19 And they said unto Moses, Speak thou with us, and we will hear: but let not God speak with us, lest we die.
20 And Moses said unto the people, Fear not: for God is come to prove you, and that his fear may be before your faces, that ye sin not.
21 And the people stood afar off, and Moses drew near unto the thick darkness where God was.

In the Old Testament, mere mortals, except for the priests, or rather the prophets like Moses and Elijah, couldn’t see God, couldn’t be in the presence of God, and survive.

That was then. And then, Jesus came. The picture of heaven, of God’s kingdom, changed. It’s still true that, as the Letter to the Hebrews puts it, ‘ …our God is a consuming fire’. But in general it is a positive, glorious vision. The original covenant has been carried out, has been performed, and the heavenly kingdom awaits. Jesus said [Matt.5:17] ‘Think not that I am come to destroy the law, or the prophets: I am not come to destroy, but to fulfil.’

In the Letter to the Hebrews, Jesus is ‘the mediator of a new covenant, whose sprinkled blood has better things to tell than the blood of Abel.’ [Hebrews 12:24, NEB] Cain and Abel, the children of Adam and Eve, had a tragic history. Abel was killed by his brother, who was jealous of him. He denied it – ‘Am I my brother’s keeper?’ in Genesis 4. Abel’s blood was shed pointlessly. The contrast is with Jesus’ death, his blood shed on the cross, and the idea that by suffering in this way, Jesus had brought the human race back into a right relationship with God. We say, ‘he died for our sins’ – but it’s not obvious what that really means.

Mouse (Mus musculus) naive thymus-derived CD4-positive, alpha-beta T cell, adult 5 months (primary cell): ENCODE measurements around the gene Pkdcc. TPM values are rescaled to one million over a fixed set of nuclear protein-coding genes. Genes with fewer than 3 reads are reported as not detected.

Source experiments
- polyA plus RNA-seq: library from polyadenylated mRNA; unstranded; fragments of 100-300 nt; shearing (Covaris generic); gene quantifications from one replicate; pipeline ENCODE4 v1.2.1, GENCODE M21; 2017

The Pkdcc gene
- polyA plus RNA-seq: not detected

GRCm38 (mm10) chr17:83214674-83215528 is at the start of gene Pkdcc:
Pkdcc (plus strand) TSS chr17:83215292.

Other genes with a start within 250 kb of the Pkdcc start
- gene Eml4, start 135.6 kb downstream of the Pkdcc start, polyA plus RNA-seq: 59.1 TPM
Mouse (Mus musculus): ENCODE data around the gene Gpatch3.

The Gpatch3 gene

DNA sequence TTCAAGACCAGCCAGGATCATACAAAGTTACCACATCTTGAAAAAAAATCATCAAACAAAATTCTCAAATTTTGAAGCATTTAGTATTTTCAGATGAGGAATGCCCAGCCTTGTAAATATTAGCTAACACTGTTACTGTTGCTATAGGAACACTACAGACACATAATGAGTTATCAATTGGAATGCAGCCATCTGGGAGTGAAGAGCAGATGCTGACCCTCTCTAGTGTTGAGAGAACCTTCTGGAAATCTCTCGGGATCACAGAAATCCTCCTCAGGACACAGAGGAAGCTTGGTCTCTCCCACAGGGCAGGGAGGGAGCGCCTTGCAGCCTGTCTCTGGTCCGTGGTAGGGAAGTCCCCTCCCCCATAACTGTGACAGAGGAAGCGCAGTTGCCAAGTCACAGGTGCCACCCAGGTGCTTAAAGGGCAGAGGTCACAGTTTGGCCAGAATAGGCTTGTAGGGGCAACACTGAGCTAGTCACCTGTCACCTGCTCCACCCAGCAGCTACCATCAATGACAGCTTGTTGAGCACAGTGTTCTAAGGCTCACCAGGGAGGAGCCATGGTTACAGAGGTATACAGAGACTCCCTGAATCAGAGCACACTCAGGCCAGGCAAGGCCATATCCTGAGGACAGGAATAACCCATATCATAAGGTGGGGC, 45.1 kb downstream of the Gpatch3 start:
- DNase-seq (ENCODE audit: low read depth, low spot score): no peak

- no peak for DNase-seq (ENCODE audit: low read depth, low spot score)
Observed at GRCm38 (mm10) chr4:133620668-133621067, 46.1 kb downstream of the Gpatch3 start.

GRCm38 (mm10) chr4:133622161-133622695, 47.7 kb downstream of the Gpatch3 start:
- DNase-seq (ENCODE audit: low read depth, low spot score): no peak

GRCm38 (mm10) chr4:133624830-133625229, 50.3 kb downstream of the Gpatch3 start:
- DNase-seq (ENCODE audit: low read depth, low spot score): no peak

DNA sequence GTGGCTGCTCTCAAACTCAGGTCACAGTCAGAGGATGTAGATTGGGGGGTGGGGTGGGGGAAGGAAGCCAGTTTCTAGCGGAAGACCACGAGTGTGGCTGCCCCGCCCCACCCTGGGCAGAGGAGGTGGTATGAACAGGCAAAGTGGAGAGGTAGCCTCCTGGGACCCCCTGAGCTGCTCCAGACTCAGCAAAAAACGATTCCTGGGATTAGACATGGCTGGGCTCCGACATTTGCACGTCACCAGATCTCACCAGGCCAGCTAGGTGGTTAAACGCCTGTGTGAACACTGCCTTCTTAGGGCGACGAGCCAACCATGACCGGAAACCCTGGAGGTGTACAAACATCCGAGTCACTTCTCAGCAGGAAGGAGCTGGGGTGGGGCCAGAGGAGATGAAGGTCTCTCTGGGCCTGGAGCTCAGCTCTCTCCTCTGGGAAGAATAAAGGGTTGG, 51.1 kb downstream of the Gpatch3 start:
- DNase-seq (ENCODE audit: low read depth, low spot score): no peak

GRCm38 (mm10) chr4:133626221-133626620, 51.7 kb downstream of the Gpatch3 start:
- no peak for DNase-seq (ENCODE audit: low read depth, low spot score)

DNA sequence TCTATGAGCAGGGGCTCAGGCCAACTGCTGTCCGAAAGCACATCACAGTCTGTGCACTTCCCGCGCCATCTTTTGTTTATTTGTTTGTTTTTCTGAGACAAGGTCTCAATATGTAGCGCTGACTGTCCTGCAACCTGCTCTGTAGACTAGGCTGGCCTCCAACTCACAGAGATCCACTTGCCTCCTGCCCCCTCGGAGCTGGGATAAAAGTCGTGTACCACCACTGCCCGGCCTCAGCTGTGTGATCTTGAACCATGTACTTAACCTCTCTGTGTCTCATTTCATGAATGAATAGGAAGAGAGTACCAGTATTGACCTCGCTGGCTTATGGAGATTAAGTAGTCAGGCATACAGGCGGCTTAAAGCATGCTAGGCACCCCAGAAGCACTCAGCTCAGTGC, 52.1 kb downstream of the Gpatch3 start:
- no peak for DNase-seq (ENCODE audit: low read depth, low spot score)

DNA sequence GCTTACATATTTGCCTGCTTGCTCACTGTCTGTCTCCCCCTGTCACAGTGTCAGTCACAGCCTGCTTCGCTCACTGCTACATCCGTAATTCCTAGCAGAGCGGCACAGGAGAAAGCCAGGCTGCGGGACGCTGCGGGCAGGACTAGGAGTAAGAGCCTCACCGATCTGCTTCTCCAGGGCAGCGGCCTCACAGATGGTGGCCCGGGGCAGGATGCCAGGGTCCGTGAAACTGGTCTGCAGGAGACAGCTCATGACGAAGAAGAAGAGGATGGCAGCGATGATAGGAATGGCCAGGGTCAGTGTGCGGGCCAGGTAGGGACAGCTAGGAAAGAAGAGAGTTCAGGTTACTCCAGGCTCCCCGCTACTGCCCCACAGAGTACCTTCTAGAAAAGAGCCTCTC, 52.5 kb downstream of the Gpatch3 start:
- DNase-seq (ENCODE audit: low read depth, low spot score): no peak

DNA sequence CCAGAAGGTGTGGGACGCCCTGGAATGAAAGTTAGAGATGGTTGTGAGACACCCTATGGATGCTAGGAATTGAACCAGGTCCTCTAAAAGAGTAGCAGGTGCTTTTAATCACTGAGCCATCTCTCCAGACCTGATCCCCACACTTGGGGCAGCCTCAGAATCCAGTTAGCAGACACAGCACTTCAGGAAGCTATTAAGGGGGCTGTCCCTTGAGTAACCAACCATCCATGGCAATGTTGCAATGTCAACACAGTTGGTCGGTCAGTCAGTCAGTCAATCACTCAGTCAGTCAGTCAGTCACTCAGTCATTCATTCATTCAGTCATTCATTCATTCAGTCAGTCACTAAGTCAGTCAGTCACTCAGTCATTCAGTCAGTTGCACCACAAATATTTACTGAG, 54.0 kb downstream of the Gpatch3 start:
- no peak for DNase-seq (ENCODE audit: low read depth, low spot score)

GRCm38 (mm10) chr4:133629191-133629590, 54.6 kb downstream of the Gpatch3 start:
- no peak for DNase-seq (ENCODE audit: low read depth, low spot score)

The writer to the Hebrews puts it in terms of our receiving an eternal, imperishable benefit, a ‘kingdom which cannot be moved’, as against ‘blackness, and darkness, and tempest’ which Moses found on Mount Sinai. Now, the faithful have come not to Mount Sinai, but to [Hebrews 12:22]
‘ …mount Sion, and unto the city of the living God, the heavenly Jerusalem, and to an innumerable company of angels,
23 To the general assembly and church of the firstborn, which are written in heaven, and to God the Judge of all, and to the spirits of just men made perfect..’

OK. So that’s a little discussion of how our Bible readings work today. The context, the church context, is that we are nearly at the end of the period of reflection and humble thought about our lives, and about our relationship with God, that we have in Lent. If we have been attending the Churches Together Lent course, this week we explored how relationships can, sadly, break down. Divorce, abuse, warfare: all involve broken relationships: sometimes broken covenants, broken agreements. That can be the case with divorce, for example. Or, where international treaties are broken, war can result.